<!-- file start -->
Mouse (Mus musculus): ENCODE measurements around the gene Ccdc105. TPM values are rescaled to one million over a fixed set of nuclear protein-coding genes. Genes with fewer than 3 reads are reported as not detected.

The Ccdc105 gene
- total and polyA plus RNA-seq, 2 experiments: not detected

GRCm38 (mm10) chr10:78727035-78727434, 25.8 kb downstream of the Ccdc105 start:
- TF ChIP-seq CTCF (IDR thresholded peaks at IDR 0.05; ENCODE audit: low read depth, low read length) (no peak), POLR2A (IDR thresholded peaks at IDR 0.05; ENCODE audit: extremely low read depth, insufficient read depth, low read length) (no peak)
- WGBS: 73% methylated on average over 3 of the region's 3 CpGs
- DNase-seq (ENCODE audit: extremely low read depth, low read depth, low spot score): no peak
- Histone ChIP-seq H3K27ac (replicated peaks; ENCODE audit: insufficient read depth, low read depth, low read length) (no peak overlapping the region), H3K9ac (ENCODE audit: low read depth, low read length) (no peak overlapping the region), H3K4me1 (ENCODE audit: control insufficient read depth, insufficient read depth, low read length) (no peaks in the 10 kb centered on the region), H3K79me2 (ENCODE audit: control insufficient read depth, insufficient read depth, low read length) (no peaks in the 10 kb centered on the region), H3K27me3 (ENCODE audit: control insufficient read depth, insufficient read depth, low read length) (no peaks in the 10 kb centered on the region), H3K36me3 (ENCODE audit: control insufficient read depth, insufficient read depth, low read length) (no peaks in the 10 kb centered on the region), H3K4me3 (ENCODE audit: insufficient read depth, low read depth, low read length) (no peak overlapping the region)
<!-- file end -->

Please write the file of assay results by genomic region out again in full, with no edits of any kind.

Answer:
Mouse (Mus musculus): ENCODE measurements around the gene Ccdc105. TPM values are rescaled to one million over a fixed set of nuclear protein-coding genes. Genes with fewer than 3 reads are reported as not detected.

The Ccdc105 gene
- total and polyA plus RNA-seq, 2 experiments: not detected

GRCm38 (mm10) chr10:78727035-78727434, 25.8 kb downstream of the Ccdc105 start:
- TF ChIP-seq CTCF (IDR thresholded peaks at IDR 0.05; ENCODE audit: low read depth, low read length) (no peak), POLR2A (IDR thresholded peaks at IDR 0.05; ENCODE audit: extremely low read depth, insufficient read depth, low read length) (no peak)
- WGBS: 73% methylated on average over 3 of the region's 3 CpGs
- DNase-seq (ENCODE audit: extremely low read depth, low read depth, low spot score): no peak
- Histone ChIP-seq H3K27ac (replicated peaks; ENCODE audit: insufficient read depth, low read depth, low read length) (no peak overlapping the region), H3K9ac (ENCODE audit: low read depth, low read length) (no peak overlapping the region), H3K4me1 (ENCODE audit: control insufficient read depth, insufficient read depth, low read length) (no peaks in the 10 kb centered on the region), H3K79me2 (ENCODE audit: control insufficient read depth, insufficient read depth, low read length) (no peaks in the 10 kb centered on the region), H3K27me3 (ENCODE audit: control insufficient read depth, insufficient read depth, low read length) (no peaks in the 10 kb centered on the region), H3K36me3 (ENCODE audit: control insufficient read depth, insufficient read depth, low read length) (no peaks in the 10 kb centered on the region), H3K4me3 (ENCODE audit: insufficient read depth, low read depth, low read length) (no peak overlapping the region)